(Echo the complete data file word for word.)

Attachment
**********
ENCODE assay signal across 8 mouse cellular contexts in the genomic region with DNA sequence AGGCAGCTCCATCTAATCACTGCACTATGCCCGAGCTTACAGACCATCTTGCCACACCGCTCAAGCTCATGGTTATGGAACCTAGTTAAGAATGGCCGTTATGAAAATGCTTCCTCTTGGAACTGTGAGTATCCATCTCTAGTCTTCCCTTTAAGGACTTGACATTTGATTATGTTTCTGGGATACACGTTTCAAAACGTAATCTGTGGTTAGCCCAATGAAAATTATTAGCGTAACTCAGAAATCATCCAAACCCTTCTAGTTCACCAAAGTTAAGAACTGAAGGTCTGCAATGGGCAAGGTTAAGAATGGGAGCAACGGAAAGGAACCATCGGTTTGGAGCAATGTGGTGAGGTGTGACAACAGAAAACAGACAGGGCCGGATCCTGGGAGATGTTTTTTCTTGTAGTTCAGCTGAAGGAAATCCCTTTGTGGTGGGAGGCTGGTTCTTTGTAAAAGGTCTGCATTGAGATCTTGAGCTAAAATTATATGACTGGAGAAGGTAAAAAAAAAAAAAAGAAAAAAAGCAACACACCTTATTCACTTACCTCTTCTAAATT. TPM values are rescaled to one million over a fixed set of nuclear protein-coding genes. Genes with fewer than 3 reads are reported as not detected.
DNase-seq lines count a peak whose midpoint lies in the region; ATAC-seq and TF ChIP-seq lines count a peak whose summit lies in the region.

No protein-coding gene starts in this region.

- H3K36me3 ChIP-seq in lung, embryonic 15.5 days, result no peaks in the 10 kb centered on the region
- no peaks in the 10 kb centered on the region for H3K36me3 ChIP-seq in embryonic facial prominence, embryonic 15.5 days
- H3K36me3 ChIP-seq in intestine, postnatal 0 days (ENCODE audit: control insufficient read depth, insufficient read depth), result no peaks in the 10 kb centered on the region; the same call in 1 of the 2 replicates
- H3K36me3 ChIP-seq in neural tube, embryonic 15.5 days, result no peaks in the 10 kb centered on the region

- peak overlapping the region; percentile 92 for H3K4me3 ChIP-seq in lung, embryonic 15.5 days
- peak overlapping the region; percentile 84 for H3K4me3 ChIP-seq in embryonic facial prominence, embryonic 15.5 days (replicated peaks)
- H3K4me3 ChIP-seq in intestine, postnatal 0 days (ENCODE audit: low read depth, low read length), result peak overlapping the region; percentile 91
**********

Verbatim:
ENCODE assay signal across 8 mouse cellular contexts in the genomic region with DNA sequence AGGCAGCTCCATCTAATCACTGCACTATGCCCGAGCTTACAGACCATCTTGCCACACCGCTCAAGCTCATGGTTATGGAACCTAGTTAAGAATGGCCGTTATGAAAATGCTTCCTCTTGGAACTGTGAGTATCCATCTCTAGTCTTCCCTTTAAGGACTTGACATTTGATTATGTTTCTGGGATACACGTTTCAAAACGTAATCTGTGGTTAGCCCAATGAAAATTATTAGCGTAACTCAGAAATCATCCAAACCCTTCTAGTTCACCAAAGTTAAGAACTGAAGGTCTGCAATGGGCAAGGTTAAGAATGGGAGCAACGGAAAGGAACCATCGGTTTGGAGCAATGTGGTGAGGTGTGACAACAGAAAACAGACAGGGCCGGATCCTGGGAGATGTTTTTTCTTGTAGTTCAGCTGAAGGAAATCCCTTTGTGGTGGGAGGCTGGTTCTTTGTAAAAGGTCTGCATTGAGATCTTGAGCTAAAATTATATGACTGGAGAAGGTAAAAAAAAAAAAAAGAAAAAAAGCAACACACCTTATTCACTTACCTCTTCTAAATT. TPM values are rescaled to one million over a fixed set of nuclear protein-coding genes. Genes with fewer than 3 reads are reported as not detected.
DNase-seq lines count a peak whose midpoint lies in the region; ATAC-seq and TF ChIP-seq lines count a peak whose summit lies in the region.

No protein-coding gene starts in this region.

- H3K36me3 ChIP-seq in lung, embryonic 15.5 days, result no peaks in the 10 kb centered on the region
- no peaks in the 10 kb centered on the region for H3K36me3 ChIP-seq in embryonic facial prominence, embryonic 15.5 days
- H3K36me3 ChIP-seq in intestine, postnatal 0 days (ENCODE audit: control insufficient read depth, insufficient read depth), result no peaks in the 10 kb centered on the region; the same call in 1 of the 2 replicates
- H3K36me3 ChIP-seq in neural tube, embryonic 15.5 days, result no peaks in the 10 kb centered on the region

- peak overlapping the region; percentile 92 for H3K4me3 ChIP-seq in lung, embryonic 15.5 days
- peak overlapping the region; percentile 84 for H3K4me3 ChIP-seq in embryonic facial prominence, embryonic 15.5 days (replicated peaks)
- H3K4me3 ChIP-seq in intestine, postnatal 0 days (ENCODE audit: low read depth, low read length), result peak overlapping the region; percentile 91